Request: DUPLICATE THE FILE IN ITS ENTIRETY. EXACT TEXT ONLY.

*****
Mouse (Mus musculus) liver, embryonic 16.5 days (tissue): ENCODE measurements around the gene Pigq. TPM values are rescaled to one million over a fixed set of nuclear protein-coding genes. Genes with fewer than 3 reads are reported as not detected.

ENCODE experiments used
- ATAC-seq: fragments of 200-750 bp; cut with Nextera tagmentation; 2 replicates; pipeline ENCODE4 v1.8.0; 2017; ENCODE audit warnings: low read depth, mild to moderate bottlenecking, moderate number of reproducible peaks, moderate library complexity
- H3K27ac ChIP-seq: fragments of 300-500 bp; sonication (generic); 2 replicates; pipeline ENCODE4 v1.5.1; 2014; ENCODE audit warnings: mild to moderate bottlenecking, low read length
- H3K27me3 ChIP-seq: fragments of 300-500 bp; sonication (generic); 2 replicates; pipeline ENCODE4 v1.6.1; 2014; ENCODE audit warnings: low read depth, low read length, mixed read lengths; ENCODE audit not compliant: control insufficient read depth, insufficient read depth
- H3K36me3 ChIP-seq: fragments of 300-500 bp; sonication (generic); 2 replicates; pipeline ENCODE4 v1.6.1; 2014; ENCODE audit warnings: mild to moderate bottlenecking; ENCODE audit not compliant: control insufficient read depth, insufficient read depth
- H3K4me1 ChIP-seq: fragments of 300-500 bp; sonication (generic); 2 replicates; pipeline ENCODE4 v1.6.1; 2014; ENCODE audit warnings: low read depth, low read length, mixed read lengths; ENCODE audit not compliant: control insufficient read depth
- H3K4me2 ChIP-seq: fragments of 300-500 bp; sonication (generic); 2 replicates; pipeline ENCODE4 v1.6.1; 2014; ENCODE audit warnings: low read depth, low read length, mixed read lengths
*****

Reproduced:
Mouse (Mus musculus) liver, embryonic 16.5 days (tissue): ENCODE measurements around the gene Pigq. TPM values are rescaled to one million over a fixed set of nuclear protein-coding genes. Genes with fewer than 3 reads are reported as not detected.

ENCODE experiments used
- ATAC-seq: fragments of 200-750 bp; cut with Nextera tagmentation; 2 replicates; pipeline ENCODE4 v1.8.0; 2017; ENCODE audit warnings: low read depth, mild to moderate bottlenecking, moderate number of reproducible peaks, moderate library complexity
- H3K27ac ChIP-seq: fragments of 300-500 bp; sonication (generic); 2 replicates; pipeline ENCODE4 v1.5.1; 2014; ENCODE audit warnings: mild to moderate bottlenecking, low read length
- H3K27me3 ChIP-seq: fragments of 300-500 bp; sonication (generic); 2 replicates; pipeline ENCODE4 v1.6.1; 2014; ENCODE audit warnings: low read depth, low read length, mixed read lengths; ENCODE audit not compliant: control insufficient read depth, insufficient read depth
- H3K36me3 ChIP-seq: fragments of 300-500 bp; sonication (generic); 2 replicates; pipeline ENCODE4 v1.6.1; 2014; ENCODE audit warnings: mild to moderate bottlenecking; ENCODE audit not compliant: control insufficient read depth, insufficient read depth
- H3K4me1 ChIP-seq: fragments of 300-500 bp; sonication (generic); 2 replicates; pipeline ENCODE4 v1.6.1; 2014; ENCODE audit warnings: low read depth, low read length, mixed read lengths; ENCODE audit not compliant: control insufficient read depth
- H3K4me2 ChIP-seq: fragments of 300-500 bp; sonication (generic); 2 replicates; pipeline ENCODE4 v1.6.1; 2014; ENCODE audit warnings: low read depth, low read length, mixed read lengths